But he chose to correct that last statement. He was overselling it.
“That’s not it really,” he corrected himself. “I’ve always been athletic for a very big dude. And after my ninth grade year, I did the camp circuit. I went to LSU and all those places and then I got my first offer from Louisiana-Lafayette. That kind of showed me I could see myself having a future in football.”
When he was a high school freshman, he didn’t handle adversity well. Especially his emotions. He had to learn and grow to become a competitor. Mentally and physically.
Ernest “Turk” Harvey Jr. has been an invaluable trainer. His “Camp Moula” sessions have been designed for smaller and faster athletes. Not the bigs. He has a long high-profile client list for his region.
Smith is the 300-plus pound exception to the norm.
“I don’t necessarily work as a defensive lineman when I go there,” Maason Smith said. “I work on a lot of footwork and how to separate myself from being a normal lineman. I think he has done a great job with pacing me and teaching me how to get my feet right. That’s a big thing to have in that good footwork when you are a defensive lineman.”
How hard will it be for Maason Smith to leave Louisiana?
This topic is very long. And complex.
Smith said that some of his home folks in his state got a little uneasy about that secret visit to UGA. That’s when Smith abruptly joined up with all those other elite targets.
“Shoot a lot of people especially from down here were mad at me for doing it,” Maason Smith said. “When I got back, I heard it.”
It begins with staying at home and playing for his home state. He is fully aware of the reputation LSU has acquired for letting elite 5-star prospects like him leave the state.
Which odds are longer here? For Zion Williamson to be traded out of Louisiana to play for the Hawks? Or for Smith to bypass Baton Rouge for UGA? That might be a push.
“I definitely understand it,” Smith said of LSU. They are definitely the school that pressures the most about like commitment and stuff like that.”
But then he intelligently drew a parallel to explain how he looked at it. He shared that his mother used to live in Douglasville in the Metro Atlanta area as an example of his point.
“But I understand the why,” he said. “That’s just like if I was in Georgia and say I lived in Douglasville and I was in the University of Georgia’s backyard they would get pressure from the community and the boosters in trying to make this kid that they know stay home.”
Smith is aware of the recruiting ties Georgia now has in Louisiana. The Bulldogs signed an All-American center in Sedrick Van Pran-Granger (New Orleans) and an All-American safety in Major Burns (Baton Rouge) in the 2020 class. Georgia also flipped a combo defensive back in Daran Branch from Louisiana in 2020.
Makiya Tongue, another 4-star WR, was a part of the 2019 class in Athens.
“But you know what I think the pressure is not as bad as it used to be,” Maason Smith said. “Because I’ve kind of set that boundary. I’ve told them I’m not making that decision until signing day. I guess they’ve been very considerate about it lately. But Georgia has definitely been getting a lot of dudes out of Louisiana. Shoot, they got three of them in the last recruiting cycle. But I don’t feel the pressure as much because for one what I told you I don’t really feel the pressure anymore. But for number two growing up I didn’t really like LSU growing up because I always thought it was expected for everybody to like LSU. I always liked Alabama.”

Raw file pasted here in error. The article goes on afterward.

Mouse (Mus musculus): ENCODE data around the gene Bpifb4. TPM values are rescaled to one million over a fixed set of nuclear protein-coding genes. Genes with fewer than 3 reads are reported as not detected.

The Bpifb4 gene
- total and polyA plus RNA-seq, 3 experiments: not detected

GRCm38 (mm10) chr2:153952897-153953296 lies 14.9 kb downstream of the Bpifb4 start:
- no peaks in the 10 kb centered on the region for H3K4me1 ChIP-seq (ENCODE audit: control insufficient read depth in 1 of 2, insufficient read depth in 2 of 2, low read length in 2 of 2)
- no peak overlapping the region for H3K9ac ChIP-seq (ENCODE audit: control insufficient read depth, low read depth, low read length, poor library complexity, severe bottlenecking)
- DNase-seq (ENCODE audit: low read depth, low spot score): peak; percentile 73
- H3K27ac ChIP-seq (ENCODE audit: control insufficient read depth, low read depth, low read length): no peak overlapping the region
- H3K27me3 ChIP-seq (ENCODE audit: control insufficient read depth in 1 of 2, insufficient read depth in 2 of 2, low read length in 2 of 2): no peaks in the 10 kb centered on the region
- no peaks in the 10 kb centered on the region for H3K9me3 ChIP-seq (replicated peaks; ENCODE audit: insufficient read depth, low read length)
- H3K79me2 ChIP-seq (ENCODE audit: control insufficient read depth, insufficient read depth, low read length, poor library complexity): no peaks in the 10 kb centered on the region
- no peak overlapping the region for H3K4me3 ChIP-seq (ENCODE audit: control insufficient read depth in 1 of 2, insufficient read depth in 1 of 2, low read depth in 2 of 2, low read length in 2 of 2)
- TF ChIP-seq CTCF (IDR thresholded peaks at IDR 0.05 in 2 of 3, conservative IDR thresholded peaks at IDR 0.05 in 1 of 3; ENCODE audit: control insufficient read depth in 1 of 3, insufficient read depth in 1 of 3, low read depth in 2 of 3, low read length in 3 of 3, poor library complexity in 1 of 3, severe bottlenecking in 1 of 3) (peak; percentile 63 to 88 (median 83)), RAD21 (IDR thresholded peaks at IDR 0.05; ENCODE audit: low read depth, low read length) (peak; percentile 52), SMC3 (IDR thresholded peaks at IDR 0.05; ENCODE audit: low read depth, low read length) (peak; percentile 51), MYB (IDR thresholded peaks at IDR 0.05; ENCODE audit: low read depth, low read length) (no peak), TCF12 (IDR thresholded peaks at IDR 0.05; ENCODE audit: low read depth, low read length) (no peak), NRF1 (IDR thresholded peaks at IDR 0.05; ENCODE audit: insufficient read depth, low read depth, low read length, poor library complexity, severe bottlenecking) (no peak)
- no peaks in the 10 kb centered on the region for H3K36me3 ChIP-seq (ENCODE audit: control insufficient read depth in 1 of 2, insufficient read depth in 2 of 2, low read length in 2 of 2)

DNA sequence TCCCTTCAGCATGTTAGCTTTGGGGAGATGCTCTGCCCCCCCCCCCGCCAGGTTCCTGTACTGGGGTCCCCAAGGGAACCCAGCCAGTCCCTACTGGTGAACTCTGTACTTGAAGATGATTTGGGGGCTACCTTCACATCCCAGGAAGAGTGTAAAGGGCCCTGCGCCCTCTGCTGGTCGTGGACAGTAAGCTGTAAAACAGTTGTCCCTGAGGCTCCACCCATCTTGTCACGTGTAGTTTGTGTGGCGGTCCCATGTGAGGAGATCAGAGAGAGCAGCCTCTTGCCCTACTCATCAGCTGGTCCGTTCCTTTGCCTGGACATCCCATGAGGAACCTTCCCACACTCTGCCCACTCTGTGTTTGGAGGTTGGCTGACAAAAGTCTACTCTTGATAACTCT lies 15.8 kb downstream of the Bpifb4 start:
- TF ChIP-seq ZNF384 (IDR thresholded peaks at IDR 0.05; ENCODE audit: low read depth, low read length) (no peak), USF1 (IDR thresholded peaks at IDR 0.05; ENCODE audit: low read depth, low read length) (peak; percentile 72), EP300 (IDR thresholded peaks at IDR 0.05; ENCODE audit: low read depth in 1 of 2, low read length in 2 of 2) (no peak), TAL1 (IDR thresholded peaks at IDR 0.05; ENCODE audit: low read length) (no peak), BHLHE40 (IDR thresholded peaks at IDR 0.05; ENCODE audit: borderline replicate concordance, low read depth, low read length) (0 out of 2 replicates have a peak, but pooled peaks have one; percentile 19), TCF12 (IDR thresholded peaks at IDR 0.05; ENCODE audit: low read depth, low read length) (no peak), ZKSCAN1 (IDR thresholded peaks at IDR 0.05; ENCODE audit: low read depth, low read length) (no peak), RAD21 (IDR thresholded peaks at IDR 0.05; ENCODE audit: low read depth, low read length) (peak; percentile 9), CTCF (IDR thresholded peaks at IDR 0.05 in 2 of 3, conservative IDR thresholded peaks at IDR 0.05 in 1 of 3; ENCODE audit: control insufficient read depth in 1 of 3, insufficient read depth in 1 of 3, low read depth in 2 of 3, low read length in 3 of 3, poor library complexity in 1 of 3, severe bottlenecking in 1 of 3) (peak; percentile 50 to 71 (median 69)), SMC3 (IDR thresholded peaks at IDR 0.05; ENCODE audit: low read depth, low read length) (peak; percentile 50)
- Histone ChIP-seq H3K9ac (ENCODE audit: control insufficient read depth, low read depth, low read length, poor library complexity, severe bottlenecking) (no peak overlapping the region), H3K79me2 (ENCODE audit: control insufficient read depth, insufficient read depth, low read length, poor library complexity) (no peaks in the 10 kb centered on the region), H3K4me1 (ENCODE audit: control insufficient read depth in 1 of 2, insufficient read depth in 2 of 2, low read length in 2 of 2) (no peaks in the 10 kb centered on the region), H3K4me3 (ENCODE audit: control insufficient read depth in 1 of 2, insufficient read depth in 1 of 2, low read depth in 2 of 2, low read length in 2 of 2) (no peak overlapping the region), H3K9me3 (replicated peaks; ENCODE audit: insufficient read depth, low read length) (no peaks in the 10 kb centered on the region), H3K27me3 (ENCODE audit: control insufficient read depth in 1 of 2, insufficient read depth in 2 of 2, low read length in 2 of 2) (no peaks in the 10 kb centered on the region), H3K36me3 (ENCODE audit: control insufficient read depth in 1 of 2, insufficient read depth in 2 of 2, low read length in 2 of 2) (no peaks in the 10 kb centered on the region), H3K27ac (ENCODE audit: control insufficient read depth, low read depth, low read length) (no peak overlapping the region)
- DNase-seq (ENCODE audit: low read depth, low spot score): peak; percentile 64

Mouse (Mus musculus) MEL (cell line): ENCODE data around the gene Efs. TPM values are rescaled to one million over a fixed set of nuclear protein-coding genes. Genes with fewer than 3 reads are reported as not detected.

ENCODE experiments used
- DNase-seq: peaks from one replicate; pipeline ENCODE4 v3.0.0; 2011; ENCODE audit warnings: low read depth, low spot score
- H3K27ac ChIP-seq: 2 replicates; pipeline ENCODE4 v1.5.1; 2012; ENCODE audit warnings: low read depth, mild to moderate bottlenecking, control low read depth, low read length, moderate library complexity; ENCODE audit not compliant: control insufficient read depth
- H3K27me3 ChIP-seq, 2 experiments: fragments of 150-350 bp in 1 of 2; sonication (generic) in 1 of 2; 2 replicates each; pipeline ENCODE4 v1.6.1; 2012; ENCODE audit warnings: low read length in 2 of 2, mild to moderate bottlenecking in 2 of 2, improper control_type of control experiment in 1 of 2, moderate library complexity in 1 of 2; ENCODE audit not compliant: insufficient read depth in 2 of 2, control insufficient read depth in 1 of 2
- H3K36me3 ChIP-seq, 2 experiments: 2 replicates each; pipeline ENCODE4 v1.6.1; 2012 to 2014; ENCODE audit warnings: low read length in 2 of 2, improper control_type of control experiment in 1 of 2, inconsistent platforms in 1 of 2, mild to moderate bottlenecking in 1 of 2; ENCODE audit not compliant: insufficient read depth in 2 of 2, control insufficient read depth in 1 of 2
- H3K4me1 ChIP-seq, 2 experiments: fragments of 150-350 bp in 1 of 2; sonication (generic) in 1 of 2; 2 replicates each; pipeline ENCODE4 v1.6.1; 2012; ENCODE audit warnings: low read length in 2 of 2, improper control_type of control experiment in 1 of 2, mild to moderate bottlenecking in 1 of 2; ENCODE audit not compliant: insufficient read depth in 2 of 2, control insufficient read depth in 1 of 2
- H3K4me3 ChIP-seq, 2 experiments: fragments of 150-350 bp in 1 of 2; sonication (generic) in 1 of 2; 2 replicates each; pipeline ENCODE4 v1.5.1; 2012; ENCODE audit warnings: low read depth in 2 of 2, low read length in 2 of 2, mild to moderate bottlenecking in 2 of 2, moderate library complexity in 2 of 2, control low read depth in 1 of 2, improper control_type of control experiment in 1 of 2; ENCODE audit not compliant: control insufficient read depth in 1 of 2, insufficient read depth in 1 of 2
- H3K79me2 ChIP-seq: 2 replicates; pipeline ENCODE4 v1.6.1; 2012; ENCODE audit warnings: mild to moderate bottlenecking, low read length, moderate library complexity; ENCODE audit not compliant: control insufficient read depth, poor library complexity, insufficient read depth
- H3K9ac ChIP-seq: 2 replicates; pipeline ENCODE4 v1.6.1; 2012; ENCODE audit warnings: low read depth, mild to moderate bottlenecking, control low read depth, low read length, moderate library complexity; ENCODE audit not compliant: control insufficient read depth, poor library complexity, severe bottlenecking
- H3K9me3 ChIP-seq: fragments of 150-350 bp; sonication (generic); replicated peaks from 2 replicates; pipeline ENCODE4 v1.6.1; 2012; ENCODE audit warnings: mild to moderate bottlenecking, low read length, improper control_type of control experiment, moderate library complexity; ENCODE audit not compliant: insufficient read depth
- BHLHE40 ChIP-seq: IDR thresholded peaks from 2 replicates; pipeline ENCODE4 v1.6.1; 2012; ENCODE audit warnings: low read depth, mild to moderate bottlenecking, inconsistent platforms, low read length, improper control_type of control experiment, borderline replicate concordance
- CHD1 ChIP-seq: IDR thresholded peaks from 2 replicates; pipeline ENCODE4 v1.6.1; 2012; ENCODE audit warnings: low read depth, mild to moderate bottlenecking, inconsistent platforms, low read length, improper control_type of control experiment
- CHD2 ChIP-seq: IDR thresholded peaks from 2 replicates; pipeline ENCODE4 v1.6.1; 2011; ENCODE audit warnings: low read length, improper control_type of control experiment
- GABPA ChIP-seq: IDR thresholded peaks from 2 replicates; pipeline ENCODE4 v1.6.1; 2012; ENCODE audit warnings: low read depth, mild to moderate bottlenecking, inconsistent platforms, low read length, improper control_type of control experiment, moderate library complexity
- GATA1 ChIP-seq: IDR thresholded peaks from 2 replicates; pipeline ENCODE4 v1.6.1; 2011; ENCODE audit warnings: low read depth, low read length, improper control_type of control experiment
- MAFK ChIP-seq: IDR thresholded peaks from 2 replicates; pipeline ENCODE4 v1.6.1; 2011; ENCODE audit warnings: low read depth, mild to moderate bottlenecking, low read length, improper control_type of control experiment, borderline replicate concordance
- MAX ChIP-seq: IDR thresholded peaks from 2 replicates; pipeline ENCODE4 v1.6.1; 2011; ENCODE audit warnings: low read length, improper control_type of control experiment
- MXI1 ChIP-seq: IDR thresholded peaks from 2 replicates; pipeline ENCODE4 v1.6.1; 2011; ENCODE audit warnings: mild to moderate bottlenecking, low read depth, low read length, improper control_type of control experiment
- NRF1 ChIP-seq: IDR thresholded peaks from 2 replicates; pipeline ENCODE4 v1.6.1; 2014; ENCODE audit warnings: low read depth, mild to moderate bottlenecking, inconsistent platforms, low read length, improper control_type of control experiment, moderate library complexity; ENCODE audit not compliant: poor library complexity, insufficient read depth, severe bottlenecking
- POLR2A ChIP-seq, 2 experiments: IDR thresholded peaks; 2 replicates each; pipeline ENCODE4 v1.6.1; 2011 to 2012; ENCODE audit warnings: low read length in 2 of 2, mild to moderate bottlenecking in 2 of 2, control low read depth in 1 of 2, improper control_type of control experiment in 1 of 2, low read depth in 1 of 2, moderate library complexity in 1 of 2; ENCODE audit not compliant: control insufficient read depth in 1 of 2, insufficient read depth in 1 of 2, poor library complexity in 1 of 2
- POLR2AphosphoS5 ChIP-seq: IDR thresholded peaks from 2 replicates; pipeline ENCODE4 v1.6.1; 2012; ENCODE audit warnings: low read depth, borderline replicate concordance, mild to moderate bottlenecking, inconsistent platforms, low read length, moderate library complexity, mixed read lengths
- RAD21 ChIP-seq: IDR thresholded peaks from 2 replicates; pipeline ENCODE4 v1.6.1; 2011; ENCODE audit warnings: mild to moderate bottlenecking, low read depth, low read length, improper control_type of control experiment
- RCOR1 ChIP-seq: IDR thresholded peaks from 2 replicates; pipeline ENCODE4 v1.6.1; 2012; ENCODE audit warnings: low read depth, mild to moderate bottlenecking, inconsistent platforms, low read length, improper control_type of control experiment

Smith rolled with the Crimson Tide as a youth.
“I guess that’s why I have never committed to LSU because like I never really, well you know, because most dudes here the reason why you really don’t hear most dudes leave the state is that usually growing up that’s their dream,” he said. “That’s embedded into their head. You know that ‘I want to go to LSU and play football’ and that was never my dream. Because my Dad is a Florida Gators fan. My mom doesn’t watch college football. She’s a [New Orleans] Saints fan. I guess it was never really put in my face that LSU was my dream school or anything like that.”
What is Maason Smith looking for in a college fit?
The answer to that subheading above will also trace to his family.
“I honestly want a place that will take care of me and my family,” Smith said. “Not while I am just there but life after football. Say with me going into sports broadcasting somebody that will help get me that job on ESPN or help me get something like that with my college studies. Then also a place that will provide that family feel and really care for me not only as a student-athlete but as a person.”
“You know some schools really don’t do that. I always thought that people were just saying that. Because it is something easy to say that everyone says. But now I have really seen that not all schools care about YOU. As a person. I really want somewhere that my family could come and see me play and be comfortable and that’s pretty much it.”
But think about this for a second. The global pandemic has kept LSU from utilizing all the time-tested lures to keep the 5-stars home. It has prevented a series of “Junior Days” and spring practice and spring game visits. The same thing for the team camps. Smith hasn’t gotten to do that and develop a bond with other potential teammates.
He hasn’t had those long heart-to-hearts on campus with the LSU coaches, including the charismatic head coach. There won’t be packed night games in Death Valley this fall or the “Tiger Walk” or those unmistakable traditions that help LSU football sell itself without really trying.
The things that make it hard for a Louisiana boy to leave home just aren’t happening. And they haven’t happened for the last seven months.
Does Smith buy into that theory? Is that a factor?
“Definitely,” he said. “You are kind of spot on with that. I’m not going to lie but also I have always wanted to see other schools. I have always made that a big deal for me. I always wanted to see if there was anything there that interested me. That was pretty dead-on what you said there.”
Check out his last top 8 below. There’s a program in there who will be quite happy in December.
— MAASON SMITH (@maassoonn_) July 4, 2020